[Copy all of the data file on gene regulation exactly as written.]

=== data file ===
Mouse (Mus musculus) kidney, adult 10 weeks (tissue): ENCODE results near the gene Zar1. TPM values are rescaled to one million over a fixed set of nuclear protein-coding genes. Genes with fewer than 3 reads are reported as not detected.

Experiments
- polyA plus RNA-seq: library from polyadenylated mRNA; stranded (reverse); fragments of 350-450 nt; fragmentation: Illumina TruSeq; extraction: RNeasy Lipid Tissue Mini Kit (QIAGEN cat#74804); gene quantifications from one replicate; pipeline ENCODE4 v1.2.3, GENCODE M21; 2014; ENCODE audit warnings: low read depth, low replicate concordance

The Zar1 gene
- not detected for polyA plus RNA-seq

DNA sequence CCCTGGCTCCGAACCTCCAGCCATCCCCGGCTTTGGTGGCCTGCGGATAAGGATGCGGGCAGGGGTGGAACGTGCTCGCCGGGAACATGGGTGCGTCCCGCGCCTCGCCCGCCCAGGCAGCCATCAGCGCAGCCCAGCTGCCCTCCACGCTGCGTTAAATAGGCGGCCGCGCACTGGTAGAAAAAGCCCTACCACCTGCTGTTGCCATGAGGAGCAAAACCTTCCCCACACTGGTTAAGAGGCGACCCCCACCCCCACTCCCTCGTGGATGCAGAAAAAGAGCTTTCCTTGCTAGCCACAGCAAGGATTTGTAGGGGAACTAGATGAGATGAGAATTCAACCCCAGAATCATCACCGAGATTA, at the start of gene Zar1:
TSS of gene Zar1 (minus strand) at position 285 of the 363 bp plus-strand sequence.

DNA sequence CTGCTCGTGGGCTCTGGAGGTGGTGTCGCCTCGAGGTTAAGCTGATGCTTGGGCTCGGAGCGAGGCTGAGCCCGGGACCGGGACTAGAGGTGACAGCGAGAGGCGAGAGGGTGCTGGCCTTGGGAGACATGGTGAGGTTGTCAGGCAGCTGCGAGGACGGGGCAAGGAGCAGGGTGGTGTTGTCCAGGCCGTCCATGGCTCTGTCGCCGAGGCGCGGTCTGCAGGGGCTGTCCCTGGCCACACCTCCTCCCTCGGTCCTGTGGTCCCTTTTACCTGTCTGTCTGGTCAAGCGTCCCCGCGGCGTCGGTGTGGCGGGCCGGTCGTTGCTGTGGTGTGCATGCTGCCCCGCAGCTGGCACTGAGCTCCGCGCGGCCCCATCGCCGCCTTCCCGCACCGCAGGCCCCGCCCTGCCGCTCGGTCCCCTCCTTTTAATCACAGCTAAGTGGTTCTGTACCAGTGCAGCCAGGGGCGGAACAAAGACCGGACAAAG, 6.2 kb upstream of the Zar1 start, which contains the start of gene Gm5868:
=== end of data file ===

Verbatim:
Mouse (Mus musculus) kidney, adult 10 weeks (tissue): ENCODE results near the gene Zar1. TPM values are rescaled to one million over a fixed set of nuclear protein-coding genes. Genes with fewer than 3 reads are reported as not detected.

Experiments
- polyA plus RNA-seq: library from polyadenylated mRNA; stranded (reverse); fragments of 350-450 nt; fragmentation: Illumina TruSeq; extraction: RNeasy Lipid Tissue Mini Kit (QIAGEN cat#74804); gene quantifications from one replicate; pipeline ENCODE4 v1.2.3, GENCODE M21; 2014; ENCODE audit warnings: low read depth, low replicate concordance

The Zar1 gene
- not detected for polyA plus RNA-seq

DNA sequence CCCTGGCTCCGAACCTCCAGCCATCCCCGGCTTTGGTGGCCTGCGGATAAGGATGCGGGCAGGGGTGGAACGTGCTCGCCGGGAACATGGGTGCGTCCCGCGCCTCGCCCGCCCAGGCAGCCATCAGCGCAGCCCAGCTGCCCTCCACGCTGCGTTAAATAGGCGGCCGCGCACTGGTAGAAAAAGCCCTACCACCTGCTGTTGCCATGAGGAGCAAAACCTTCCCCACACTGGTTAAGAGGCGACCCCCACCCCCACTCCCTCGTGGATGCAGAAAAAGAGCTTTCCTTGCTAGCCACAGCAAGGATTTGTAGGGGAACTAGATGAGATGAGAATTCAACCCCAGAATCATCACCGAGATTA, at the start of gene Zar1:
TSS of gene Zar1 (minus strand) at position 285 of the 363 bp plus-strand sequence.

DNA sequence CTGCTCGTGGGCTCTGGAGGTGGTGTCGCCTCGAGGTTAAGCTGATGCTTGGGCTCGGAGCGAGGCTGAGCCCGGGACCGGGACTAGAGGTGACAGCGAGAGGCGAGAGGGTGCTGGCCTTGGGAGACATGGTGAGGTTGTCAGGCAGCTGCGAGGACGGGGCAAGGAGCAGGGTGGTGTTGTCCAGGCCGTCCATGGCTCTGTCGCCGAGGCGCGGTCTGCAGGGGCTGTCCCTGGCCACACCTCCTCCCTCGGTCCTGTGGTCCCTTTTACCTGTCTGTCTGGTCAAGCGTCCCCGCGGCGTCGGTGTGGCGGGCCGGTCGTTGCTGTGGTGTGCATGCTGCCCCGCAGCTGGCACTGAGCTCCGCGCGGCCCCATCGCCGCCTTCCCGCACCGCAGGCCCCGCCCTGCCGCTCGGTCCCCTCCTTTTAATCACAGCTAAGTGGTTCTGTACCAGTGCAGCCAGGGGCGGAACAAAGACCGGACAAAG, 6.2 kb upstream of the Zar1 start, which contains the start of gene Gm5868: